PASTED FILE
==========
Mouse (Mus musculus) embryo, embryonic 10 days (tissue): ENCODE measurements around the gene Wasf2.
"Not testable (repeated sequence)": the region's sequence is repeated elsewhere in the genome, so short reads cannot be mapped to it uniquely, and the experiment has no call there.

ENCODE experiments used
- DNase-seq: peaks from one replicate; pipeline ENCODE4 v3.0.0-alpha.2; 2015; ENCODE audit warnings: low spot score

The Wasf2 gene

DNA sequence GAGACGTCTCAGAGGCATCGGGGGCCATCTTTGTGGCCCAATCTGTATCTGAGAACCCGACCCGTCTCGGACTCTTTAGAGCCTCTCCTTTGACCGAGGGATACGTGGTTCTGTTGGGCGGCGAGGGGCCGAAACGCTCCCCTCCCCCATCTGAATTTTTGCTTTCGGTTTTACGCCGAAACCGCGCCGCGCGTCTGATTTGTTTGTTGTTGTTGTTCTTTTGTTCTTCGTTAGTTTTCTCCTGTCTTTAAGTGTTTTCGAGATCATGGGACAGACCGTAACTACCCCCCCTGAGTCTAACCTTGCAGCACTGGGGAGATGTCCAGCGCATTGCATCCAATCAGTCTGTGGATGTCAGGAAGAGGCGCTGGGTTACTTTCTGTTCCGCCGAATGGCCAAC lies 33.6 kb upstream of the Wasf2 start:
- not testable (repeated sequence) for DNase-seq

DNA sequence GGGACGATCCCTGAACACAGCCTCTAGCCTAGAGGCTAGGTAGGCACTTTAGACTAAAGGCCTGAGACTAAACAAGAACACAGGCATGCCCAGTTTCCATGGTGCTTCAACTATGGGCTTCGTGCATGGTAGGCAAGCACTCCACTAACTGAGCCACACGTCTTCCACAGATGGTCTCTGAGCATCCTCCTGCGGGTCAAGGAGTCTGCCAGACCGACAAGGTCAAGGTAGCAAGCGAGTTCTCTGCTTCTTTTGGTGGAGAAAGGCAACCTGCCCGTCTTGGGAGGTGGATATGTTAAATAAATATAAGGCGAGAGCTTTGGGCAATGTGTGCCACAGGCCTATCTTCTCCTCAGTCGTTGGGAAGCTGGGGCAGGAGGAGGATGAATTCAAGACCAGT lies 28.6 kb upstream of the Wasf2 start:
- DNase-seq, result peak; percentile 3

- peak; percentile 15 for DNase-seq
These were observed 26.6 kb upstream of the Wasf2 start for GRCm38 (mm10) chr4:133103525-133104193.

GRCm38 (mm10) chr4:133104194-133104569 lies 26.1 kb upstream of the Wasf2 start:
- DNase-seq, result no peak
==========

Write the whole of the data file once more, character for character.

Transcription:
Mouse (Mus musculus) embryo, embryonic 10 days (tissue): ENCODE measurements around the gene Wasf2.
"Not testable (repeated sequence)": the region's sequence is repeated elsewhere in the genome, so short reads cannot be mapped to it uniquely, and the experiment has no call there.

ENCODE experiments used
- DNase-seq: peaks from one replicate; pipeline ENCODE4 v3.0.0-alpha.2; 2015; ENCODE audit warnings: low spot score

The Wasf2 gene

DNA sequence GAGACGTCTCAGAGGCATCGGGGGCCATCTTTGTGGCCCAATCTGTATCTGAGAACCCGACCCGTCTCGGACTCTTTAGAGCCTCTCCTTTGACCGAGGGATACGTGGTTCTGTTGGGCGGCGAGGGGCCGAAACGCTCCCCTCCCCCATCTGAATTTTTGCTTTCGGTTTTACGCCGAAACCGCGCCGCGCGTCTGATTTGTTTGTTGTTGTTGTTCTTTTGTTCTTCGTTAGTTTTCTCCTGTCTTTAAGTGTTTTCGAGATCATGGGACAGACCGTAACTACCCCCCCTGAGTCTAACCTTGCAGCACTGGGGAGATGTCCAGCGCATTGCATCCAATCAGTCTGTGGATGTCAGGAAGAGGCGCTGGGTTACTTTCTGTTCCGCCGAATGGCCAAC lies 33.6 kb upstream of the Wasf2 start:
- not testable (repeated sequence) for DNase-seq

DNA sequence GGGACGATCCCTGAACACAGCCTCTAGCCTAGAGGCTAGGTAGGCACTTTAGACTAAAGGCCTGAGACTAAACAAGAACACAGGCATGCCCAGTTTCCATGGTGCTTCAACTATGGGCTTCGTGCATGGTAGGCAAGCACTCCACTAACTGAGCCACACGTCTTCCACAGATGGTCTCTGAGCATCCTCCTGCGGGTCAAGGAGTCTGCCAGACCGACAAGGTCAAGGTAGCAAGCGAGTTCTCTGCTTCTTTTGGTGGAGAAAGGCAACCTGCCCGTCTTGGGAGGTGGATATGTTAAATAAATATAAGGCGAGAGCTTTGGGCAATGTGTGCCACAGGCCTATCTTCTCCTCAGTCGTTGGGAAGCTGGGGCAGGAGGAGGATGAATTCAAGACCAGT lies 28.6 kb upstream of the Wasf2 start:
- DNase-seq, result peak; percentile 3

- peak; percentile 15 for DNase-seq
These were observed 26.6 kb upstream of the Wasf2 start for GRCm38 (mm10) chr4:133103525-133104193.

GRCm38 (mm10) chr4:133104194-133104569 lies 26.1 kb upstream of the Wasf2 start:
- DNase-seq, result no peak